Policing apprenticeships: Insights from Sussex Police Community Support Officer apprentices

Historically, a career in policing hasn’t always been seen as a natural choice for women. Ten years ago, the gender balance of police officers was roughly 3 male officers to every female. These days, however, this is fast approaching a 60/40 split, with the total number of female officers now exceeding 50,000 across England and Wales.

Sussex Police apprentices Loren Sims and Chelsea Greenfield provide a further example of how policing is becoming more inclusive and rapidly emerging as a career destination of choice for women and girls.

And with this week being National Apprenticeship Week, Loren and Chelsea are keen to share their stories of how they got into policing and what life is like as a Sussex Police apprentice.

Loren is currently undertaking a Level 4 Police Community Support Officer (PCSO) apprenticeship. When not on the beat she is usually found spending time with her young family.

After working in the contact centre at Sussex Police for 4 years, Loren got a taste for front-line policing and in a move that is increasingly common, decided to apply for the PSCO apprenticeship.

“I applied for the Level 4 PCSO apprenticeship as I wanted to be public facing again and this was the perfect job role to get me back into the community after being in an office environment,” Loren says.

“The apprenticeship has enabled me to apply for a police officer role and prepare me for the next step in my career.”

The Level 4 PCSO apprenticeship is a gateway that offers apprentices the chance to learn the ropes and gain a qualification required to be a police officer. And the supportive and inclusive environment Sussex Police have created in has meant that Loren has been able to successful juggle work and training alongside caring responsibilities as a parent.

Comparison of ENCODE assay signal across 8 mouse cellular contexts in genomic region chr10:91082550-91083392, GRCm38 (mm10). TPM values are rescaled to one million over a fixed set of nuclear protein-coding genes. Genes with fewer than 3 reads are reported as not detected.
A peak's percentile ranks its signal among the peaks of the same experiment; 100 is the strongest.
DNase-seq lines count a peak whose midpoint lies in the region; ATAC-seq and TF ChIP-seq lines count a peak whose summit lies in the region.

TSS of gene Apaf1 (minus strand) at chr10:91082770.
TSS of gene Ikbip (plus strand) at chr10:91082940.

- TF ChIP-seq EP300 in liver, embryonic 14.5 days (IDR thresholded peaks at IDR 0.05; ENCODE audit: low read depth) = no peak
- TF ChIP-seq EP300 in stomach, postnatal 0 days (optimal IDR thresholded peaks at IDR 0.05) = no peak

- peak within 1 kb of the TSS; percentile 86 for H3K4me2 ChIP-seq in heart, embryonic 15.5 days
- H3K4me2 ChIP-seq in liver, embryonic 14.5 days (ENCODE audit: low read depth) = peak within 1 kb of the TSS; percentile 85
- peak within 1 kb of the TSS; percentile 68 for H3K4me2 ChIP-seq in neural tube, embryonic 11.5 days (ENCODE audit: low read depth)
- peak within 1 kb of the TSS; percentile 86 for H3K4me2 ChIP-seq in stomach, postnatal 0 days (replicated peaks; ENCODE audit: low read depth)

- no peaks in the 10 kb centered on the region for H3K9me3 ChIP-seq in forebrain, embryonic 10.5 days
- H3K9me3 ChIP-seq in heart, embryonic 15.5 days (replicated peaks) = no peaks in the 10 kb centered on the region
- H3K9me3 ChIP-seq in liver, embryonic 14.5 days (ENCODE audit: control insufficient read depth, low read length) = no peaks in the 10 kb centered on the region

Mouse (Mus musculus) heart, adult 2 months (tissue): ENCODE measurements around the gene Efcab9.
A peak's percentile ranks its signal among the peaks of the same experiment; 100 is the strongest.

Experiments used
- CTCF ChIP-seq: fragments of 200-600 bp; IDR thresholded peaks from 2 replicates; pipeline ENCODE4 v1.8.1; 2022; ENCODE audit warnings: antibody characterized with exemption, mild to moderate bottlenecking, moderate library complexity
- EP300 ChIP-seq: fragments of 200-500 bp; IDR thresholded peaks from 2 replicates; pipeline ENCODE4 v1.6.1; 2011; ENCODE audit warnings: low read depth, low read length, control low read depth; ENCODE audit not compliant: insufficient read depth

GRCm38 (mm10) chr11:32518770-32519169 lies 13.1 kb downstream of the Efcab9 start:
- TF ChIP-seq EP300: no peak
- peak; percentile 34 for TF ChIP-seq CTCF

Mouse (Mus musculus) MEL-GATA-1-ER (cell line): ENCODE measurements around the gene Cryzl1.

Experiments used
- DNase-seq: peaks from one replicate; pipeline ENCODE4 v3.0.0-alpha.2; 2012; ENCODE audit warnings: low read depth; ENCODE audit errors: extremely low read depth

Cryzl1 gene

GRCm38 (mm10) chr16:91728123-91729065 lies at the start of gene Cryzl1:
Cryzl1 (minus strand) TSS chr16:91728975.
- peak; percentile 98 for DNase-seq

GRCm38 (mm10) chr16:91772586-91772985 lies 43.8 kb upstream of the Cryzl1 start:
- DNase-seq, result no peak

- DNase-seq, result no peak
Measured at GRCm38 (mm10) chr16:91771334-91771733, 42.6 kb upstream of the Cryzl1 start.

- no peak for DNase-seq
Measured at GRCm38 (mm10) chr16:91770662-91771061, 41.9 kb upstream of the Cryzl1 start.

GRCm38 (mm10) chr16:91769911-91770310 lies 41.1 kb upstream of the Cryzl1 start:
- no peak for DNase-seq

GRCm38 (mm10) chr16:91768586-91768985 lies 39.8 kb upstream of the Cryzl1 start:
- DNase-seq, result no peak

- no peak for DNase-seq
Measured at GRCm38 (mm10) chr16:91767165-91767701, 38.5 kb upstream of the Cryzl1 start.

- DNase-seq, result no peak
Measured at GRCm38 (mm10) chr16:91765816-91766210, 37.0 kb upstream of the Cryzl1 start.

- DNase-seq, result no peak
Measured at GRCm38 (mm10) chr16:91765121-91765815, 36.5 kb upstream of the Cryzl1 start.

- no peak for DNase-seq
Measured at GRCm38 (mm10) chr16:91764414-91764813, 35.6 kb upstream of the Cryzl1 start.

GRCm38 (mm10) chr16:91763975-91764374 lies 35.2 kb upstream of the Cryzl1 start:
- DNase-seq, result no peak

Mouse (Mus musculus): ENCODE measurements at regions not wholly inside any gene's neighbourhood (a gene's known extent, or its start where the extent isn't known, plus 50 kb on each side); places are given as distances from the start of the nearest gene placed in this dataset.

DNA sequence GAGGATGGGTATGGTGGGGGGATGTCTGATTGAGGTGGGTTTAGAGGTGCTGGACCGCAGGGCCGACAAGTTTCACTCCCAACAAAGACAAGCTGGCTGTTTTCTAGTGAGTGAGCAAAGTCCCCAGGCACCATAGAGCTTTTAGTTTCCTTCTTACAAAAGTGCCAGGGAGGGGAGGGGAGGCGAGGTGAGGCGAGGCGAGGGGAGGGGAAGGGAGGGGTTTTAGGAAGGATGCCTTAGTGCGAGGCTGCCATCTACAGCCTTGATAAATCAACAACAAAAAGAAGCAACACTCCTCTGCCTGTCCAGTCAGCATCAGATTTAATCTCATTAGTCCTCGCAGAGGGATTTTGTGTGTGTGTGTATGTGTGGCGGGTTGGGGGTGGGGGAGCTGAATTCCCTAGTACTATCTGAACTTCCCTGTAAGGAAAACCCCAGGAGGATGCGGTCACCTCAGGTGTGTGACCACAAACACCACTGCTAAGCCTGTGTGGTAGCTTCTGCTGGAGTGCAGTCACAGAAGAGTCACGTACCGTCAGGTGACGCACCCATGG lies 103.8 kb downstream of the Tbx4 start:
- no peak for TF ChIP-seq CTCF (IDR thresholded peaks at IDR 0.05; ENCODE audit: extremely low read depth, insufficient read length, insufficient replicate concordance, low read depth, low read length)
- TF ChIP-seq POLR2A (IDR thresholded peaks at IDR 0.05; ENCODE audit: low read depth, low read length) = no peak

“The force has helped me to become confident and able to express myself better,” says Loren.

“I used to hate public speaking however being a PCSO has grown my confidence in being able to speak in front of large crowds of people.

“My team are a family and when times get tough, we are there to pick each other up, and my supervisors have been great in supporting me in my personal life looking after my children.”

Loren’s entry route to an apprenticeship is not unique and she is at pains to stress that they are not just for young people taking their first steps into the world of work. In fact, it is increasingly common for people like her to develop their careers with their existing employer through an apprenticeship.

Unlike Loren, who had four years under her belt at Sussex Police before starting her apprenticeship, Chelsea came to apprenticeship life fresh having previously worked in childcare.

The diversity of experiences that apprentices bring to the table is really understood and valued by the force she says, who are helpful in supporting apprentices to overcome their individual challenges.

“I was working as a nursery practitioner and always knew that I wanted to join the police force. I applied to become a Police community support officer online and went through the application process and I was successful.

“I really enjoy working with the police, every day is different and I’m always learning new things.

“I didn’t feel like a confident person before I joined the police, but colleagues as well as friends and family have been really encouraging and this helped me to build up my confidence tremendously.”

Being in such a supportive environment was a boon says Chelsea, particularly when it came to her End-Point Assessment (EPA). An EPA is the final stage of an apprenticeship that candidates need to pass successfully to complete their apprenticeship and become a fully-fledged PCSO. Overseen by Ofqual-accredited awarding body SFJ Awards, all the years of learning as an apprentice come down to the EPA stage and according to Chelsea “the hardest part” of her journey. Nevertheless, Chelsea passed her EPA with flying colours, something she puts down to the support from SFJ Awards and her employer.

SFJ Awards is the End-Point Assessment Organisation of choice for the protective services, with industry leading expertise in Policing, Justice, Fire and Rescue, Custody and Detention, and Emergency Services. Follow SFJ Awards on Twitter and LinkedIn for more live insights into the apprenticeships we support during National Apprenticeship Week #NAW2024.

Start your EPA journey today and get in touch with the team.

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